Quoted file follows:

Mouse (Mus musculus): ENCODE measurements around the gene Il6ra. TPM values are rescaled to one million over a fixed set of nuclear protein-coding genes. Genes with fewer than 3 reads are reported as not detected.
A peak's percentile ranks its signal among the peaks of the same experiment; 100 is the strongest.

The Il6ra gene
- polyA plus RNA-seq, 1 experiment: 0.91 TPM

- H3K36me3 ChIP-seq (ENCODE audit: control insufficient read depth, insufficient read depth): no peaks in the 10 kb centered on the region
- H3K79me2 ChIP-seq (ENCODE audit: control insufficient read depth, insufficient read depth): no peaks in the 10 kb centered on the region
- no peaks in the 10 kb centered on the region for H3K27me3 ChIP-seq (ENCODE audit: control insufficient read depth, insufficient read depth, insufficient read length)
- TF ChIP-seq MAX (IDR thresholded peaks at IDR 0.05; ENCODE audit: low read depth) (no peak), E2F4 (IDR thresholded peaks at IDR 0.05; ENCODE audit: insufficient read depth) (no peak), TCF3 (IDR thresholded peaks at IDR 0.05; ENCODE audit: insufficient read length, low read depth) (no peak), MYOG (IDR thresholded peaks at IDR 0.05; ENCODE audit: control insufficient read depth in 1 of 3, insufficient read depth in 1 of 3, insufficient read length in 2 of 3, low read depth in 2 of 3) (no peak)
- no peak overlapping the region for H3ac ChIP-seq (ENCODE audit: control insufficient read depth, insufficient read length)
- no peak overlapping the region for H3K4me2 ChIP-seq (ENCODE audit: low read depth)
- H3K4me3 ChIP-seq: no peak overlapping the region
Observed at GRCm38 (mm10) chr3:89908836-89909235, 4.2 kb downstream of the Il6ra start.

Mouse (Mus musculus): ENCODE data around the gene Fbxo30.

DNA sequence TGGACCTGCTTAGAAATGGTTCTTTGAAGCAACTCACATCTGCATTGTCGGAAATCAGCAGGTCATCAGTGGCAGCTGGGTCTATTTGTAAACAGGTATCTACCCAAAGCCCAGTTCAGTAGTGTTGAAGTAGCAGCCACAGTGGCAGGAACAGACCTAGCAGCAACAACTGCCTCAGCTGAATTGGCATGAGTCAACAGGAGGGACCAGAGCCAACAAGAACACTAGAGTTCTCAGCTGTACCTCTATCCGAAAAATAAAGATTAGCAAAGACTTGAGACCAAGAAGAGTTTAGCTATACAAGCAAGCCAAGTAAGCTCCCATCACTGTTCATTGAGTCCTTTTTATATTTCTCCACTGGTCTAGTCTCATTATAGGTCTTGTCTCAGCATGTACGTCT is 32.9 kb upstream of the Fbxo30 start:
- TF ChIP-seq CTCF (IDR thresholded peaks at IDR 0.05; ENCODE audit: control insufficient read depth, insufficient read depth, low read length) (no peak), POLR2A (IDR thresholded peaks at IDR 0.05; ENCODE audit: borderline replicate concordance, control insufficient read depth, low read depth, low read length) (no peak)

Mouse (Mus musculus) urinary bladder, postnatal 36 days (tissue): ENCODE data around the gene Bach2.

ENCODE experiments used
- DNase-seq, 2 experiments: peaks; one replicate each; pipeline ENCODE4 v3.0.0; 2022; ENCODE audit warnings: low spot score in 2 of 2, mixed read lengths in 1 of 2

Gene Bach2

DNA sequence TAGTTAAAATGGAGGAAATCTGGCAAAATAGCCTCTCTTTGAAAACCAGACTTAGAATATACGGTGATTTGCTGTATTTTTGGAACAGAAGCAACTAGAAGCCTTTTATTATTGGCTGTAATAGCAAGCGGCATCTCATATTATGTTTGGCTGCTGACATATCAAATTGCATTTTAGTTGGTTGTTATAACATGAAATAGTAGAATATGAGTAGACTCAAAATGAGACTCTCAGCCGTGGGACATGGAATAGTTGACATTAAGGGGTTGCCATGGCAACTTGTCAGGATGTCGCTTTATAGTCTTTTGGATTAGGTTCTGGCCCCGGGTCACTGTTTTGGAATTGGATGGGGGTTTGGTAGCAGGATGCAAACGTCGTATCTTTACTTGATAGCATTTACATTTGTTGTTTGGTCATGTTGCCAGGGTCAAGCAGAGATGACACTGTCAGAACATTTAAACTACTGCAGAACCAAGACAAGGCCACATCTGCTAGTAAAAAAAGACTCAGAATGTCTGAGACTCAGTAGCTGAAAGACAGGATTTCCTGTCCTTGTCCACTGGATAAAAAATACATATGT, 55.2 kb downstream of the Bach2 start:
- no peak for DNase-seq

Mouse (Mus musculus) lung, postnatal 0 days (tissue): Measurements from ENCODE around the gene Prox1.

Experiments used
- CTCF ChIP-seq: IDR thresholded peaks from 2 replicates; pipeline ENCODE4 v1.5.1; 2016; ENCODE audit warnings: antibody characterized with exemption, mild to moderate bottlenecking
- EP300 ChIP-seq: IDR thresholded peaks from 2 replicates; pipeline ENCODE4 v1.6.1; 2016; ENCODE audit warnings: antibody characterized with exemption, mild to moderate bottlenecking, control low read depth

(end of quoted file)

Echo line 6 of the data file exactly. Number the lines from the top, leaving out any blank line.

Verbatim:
- H3K79me2 ChIP-seq (ENCODE audit: control insufficient read depth, insufficient read depth): no peaks in the 10 kb centered on the region